Explore the final frontier at The College of Idaho’s Whittenberger Planetarium! The New Horizons mission will be the lead topic when the planetarium hosts its next public show at 7 p.m. April 3 inside Boone Hall on the C of I campus in Caldwell. The recently renovated Planetarium, which now features new cove lights and handicapped access, will explore the New Horizons spacecraft, which left for Pluto in 2006 and will fly by the planet in July. Learn the current status of the mission as well as the constellations and planet locations in the Idaho night sky this month.
The College of Idaho’s primary undergraduate research facility has completed its transformation from the Space Age to the Digital Age thanks to a recent $2.3 million, Phase II upgrade to Boone Science Hall.
The building—named after founding C of I President William Judson Boone—opened to much fanfare in 1970, but some of the facility’s teaching labs hadn’t changed much since then, until now.
Nine teaching labs have been completely remodeled and updated through the Phase II renovation. The transformation is paying immediate dividends for C of I students and faculty.
“Try this miner’s lettuce,” says College of Idaho botany professor Don Mansfield, tearing off a couple leaves of a small plant growing along the edge of Currant Creek Trail in the Boise Foothills.
As student research assistants McKayla Stevens and Lauren Polito nibble on the leaves, Mansfield notes “you can make a great salad with them” before pointing out the hemlock growing right next to it, one of the most poisonous plants in North America.
The College of Idaho’s Whittenberger Planetarium invites the public to learn about the Spring Equinox at its March public show, set for 7 p.m. on Friday, March 14 inside Boone Science Hall on the C of I campus in Caldwell. Guests will have the opportunity to explore equinoxes, solstices and the circumstances that bring them about. The show, which costs $4 for adults or $2 for children ages 4-17, also will include an overview of the current and upcoming constellations and planets visible in the Idaho night sky.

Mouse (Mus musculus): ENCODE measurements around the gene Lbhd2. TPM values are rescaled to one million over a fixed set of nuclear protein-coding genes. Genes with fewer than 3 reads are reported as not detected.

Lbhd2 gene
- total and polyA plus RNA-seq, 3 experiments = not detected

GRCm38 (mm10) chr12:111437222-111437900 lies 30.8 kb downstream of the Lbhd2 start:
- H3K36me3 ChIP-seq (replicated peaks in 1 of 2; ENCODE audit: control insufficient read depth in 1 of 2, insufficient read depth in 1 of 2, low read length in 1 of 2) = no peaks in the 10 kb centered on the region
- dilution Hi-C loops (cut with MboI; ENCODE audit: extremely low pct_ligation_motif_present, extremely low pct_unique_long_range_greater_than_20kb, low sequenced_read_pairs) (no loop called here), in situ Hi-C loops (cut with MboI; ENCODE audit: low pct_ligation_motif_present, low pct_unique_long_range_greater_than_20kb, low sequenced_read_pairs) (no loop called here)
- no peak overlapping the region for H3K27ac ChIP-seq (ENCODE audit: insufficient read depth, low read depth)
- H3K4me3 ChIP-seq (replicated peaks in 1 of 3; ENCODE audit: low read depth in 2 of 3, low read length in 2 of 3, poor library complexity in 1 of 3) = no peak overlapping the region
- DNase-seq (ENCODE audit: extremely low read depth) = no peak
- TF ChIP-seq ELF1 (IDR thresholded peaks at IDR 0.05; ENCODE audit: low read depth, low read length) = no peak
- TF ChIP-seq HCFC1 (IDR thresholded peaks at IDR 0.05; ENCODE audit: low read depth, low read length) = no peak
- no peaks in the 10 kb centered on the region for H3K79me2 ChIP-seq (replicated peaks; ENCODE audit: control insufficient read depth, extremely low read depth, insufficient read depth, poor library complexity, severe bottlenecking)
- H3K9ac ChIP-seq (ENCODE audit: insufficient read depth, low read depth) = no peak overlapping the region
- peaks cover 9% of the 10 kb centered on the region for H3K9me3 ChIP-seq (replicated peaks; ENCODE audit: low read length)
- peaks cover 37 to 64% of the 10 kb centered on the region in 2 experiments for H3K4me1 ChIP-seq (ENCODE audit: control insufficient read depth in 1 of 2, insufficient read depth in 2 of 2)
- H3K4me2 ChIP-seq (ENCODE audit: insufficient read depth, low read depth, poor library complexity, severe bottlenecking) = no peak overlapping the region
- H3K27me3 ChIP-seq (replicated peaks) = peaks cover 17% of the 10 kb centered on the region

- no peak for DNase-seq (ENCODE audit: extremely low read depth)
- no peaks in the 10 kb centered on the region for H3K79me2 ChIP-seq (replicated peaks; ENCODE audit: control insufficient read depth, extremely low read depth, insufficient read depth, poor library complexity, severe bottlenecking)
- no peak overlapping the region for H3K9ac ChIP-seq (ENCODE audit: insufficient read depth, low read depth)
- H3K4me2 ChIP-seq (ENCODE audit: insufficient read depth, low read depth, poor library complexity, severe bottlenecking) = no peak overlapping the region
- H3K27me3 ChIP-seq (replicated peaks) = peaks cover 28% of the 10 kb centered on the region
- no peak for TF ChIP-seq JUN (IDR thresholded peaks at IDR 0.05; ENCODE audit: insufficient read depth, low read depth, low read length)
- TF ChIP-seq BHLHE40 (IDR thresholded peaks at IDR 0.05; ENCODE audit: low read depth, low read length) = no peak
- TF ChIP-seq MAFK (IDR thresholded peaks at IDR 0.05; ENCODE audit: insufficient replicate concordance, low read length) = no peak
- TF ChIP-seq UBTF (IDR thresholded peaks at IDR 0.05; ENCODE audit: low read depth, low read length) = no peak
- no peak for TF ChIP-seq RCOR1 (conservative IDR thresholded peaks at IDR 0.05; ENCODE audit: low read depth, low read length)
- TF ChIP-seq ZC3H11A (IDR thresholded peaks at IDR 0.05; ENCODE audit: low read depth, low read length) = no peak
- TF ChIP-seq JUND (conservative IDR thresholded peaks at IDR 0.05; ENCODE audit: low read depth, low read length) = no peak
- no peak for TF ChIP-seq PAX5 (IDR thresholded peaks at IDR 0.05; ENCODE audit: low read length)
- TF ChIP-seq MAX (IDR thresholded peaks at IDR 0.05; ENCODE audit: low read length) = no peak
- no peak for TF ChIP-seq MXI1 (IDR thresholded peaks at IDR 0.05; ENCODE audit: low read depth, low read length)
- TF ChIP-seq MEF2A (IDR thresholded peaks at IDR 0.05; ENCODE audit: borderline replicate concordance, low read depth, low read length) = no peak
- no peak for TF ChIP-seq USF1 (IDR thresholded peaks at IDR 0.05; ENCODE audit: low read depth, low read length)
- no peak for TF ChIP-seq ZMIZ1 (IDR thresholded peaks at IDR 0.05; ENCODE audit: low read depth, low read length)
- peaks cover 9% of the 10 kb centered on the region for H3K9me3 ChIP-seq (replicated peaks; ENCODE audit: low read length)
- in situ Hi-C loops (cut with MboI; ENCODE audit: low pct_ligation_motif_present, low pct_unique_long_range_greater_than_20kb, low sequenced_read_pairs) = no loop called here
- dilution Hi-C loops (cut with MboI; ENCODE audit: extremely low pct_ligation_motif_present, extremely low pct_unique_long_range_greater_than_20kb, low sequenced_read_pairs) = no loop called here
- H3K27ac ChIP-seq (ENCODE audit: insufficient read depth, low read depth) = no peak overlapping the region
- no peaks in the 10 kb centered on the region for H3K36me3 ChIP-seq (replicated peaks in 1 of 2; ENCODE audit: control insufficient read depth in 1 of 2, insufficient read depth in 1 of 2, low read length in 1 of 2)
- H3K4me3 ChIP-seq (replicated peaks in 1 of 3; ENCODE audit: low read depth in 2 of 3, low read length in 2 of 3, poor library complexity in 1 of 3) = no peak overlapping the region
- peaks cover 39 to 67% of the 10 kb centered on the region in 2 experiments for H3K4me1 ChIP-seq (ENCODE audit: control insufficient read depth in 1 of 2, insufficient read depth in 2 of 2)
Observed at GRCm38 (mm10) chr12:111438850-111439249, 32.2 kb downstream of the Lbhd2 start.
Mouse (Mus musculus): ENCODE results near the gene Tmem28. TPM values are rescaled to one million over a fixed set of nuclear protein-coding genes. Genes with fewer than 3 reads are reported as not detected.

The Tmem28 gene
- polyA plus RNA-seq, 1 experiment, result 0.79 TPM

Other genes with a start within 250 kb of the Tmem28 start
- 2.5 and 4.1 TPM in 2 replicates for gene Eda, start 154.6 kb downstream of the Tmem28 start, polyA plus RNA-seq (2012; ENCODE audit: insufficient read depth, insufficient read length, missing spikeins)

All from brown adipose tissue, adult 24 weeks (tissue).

Have you ever wondered what happened to Pluto? Come find out – and learn about dwarf planets and exoplanets – during the Whittenberger Planetarium’s February public show, set for 7 p.m. Friday, Feb. 28, inside Boone Science Hall on The College of Idaho campus in Caldwell.
This fascinating look at dwarf planets is the final installation of a series of public shows on the topic. The show, which costs $4 for adults or $2 for children ages 4-17, also will include an overview of the current and upcoming constellations and planets visible in the Idaho night sky.
College of Idaho students will soon enjoy updated teaching laboratories in Boone Science Hall with the help of a $750,000 grant from the M.J. Murdock Charitable Trust that is supporting a major renovation of the facility.
“The College of Idaho’s philosophy is to help students learn science by doing science,” said C of I President Marv Henberg. “That means engaging our students in research and directed inquiry, and this generous grant will help us create improved teaching spaces for doing science.”
The Winter Solstice will be the topic of exploration when The College of Idaho’s Whittenberger Planetarium hosts its final public show of 2013 at 7 p.m. Monday, Dec. 2, inside Boone Science Hall on the C of I campus in Caldwell. Guests will learn all about equinoxes and solstices and receive an overview of the constellations and planets visible in Idaho’s December night sky.
Dwarf planets and exoplanets will be the topics of conversation when The College of Idaho’s Whittenberger Planetarium hosts its next public show at 7 p.m. Friday, Nov. 8. Guests will find out what happened to Pluto and learn about other planets outside of our Solar System in addition to receiving an overview of the constellations and planets visible in the November night sky.